However, there are also challenges ahead. A significant number of regions across the mouse genome, typically those containing clusters of highly homologous, tightly arrayed genes, are not amenable to efficient gene targeting. Moreover, the same loci are often difficult to sequence, with some lacking complete coverage even in the high quality reference genome [96]. Thus, as much as 5 to 10% of the functional mouse genome may fall through the cracks of the present large-scale projects unless new technologies, or clever combinations of current technologies, are developed and used to investigate these genes. Nevertheless, the mouse is likely to remain the non-human vertebrate with the most sequenced, and best studied, genome for the foreseeable future. Together, the advances described here will underpin an understanding of mouse genetics within the current decade unthinkable to CC Little when he first began generating inbred lines over a century ago [1].

Box 1: A genome for all reasons

The 17 strains being sequenced as part of the Mouse Genomes Project were carefully selected to support other major mouse genetics resources. Three 129 strains were chosen because they serve as the background for thousands of existing gene knock-outs. The C57BL/6N strain is the origin of the highly germline-competent JM8 ES cells that are being used in large-scale gene targeting programs [31]. Nine common lab strains were chosen because of their historical utility, and also because they include the progenitors of the heterogeneous stock and Collaborative Cross mice that are used in dissecting complex traits [88, 89]. Finally, four wild-derived strains have been sequenced because they represent some of the founder sub-species of many inbred laboratory lines, and are also important models of cancer and infection resistance [2].

Box 2: Exploiting viruses in mouse genetics

The first transgenic mice were generated by infecting embryos with viruses [97], and today viral vectors remain an integral part of the mouse genetics toolkit. Lentiviruses integrate their genome into the host's DNA, making them an effective transgene delivery vector. The lentiviral genome, derived from immunodeficiency viruses, has been deconstructed and distributed across multiple plasmids to minimize the potential formation of replication-competent viruses [98]. A transgene of interest may be included in a plasmid containing a viral packaging signal. This is co-transfected into a cell line (typically human embryonic kidney HEK293T cells) with other plasmids expressing proteins required for viral production, such as envelope proteins. Viruses produced in this way can be introduced into oocytes for transgenesis (reviewed in [99]). In its simplest form, this method necessitates only a few weeks between target selection and phenotypic analysis, offering a distinct advantage over other approaches. To enable pooled loss-of-function screens to identify complex genetic interactions, lentiviral short hairpin RNA (shRNA) libraries targeting most mouse genes have been generated [27]. Some groups have recently used ultrasound-guided microinjections of lentiviruses to deliver genes to organs and tissues of early mammalian embryos in utero [100].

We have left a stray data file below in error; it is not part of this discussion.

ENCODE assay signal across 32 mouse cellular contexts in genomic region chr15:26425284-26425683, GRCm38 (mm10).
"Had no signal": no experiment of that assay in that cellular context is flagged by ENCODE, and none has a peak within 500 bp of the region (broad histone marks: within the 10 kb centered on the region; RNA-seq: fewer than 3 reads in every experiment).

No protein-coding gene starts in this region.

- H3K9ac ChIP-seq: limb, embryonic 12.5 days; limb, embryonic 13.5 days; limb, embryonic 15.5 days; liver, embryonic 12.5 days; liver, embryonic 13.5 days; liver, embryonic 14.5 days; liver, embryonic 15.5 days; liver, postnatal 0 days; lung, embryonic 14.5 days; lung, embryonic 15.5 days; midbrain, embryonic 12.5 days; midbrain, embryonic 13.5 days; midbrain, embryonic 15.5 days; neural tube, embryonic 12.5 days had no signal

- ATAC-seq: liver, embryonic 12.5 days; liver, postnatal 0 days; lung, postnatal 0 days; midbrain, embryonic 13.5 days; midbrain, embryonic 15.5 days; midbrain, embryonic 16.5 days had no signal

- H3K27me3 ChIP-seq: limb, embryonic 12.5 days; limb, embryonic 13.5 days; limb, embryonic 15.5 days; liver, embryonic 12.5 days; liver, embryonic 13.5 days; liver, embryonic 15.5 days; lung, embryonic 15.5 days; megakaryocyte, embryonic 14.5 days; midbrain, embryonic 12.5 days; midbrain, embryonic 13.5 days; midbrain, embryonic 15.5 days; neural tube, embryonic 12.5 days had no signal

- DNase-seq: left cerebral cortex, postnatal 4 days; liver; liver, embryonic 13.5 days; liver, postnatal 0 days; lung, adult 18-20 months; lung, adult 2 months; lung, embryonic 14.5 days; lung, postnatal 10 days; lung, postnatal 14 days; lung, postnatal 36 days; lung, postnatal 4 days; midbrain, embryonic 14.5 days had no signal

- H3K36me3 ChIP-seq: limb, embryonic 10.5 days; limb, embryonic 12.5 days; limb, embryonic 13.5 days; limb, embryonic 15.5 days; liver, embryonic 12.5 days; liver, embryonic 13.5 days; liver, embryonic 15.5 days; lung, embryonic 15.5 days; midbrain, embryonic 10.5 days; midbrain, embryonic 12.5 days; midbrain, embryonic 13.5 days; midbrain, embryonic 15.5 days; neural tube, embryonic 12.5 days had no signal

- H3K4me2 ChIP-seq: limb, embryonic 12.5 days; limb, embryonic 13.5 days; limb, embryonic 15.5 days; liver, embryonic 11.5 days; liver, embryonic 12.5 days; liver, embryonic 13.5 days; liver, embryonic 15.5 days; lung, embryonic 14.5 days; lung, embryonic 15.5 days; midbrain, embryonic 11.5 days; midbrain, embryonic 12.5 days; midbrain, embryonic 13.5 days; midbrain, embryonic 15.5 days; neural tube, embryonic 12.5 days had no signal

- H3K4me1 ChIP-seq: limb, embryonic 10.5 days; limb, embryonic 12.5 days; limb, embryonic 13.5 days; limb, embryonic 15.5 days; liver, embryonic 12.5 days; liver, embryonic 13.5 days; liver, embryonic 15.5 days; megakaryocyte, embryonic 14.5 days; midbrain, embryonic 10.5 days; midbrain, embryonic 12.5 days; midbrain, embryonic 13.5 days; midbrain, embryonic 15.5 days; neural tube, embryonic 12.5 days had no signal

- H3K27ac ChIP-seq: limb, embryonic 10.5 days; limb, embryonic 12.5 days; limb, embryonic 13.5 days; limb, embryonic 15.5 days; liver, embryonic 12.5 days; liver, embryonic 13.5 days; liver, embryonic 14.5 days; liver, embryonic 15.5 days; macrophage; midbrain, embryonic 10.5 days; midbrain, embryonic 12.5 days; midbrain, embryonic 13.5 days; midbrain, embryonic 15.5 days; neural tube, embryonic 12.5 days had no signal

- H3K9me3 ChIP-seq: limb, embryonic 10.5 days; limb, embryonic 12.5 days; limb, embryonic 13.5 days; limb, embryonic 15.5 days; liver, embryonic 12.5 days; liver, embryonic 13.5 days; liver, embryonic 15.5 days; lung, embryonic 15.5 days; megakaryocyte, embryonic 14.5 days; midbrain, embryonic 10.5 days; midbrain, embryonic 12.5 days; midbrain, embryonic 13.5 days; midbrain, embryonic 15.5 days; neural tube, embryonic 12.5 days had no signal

Slow transforming retroviruses have been widely used to generate mouse models of cancer [101]. They can re-infect the same cell, randomly inserting their genome into the host DNA multiple times, resulting in an accumulation of mutations. This process of progressive mutagenesis recapitulates the multi-step progression of human tumorigenesis (reviewed in [102]). The development of next-generation sequencing technologies has dramatically enhanced the process of identifying retroviral insertion sites, and databases, such as the Retroviral Tagged Cancer Gene Database, have been developed to map insertion sites to the reference genome [103].


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We thank the Sanger Mouse Genetics Project for generating, managing and phenotyping the mice shown in Figure 2.

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Correspondence to David J Adams.

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The authors declare that they have no competing interests.

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van der Weyden, L., White, J.K., Adams, D.J. et al. The mouse genetics toolkit: revealing function and mechanism. Genome Biol 12, 224 (2011).

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  • Embryonic Stem Cell
  • Mouse Genome
  • Sleep Beauty
  • Mouse Genetic
  • Collaborative Cross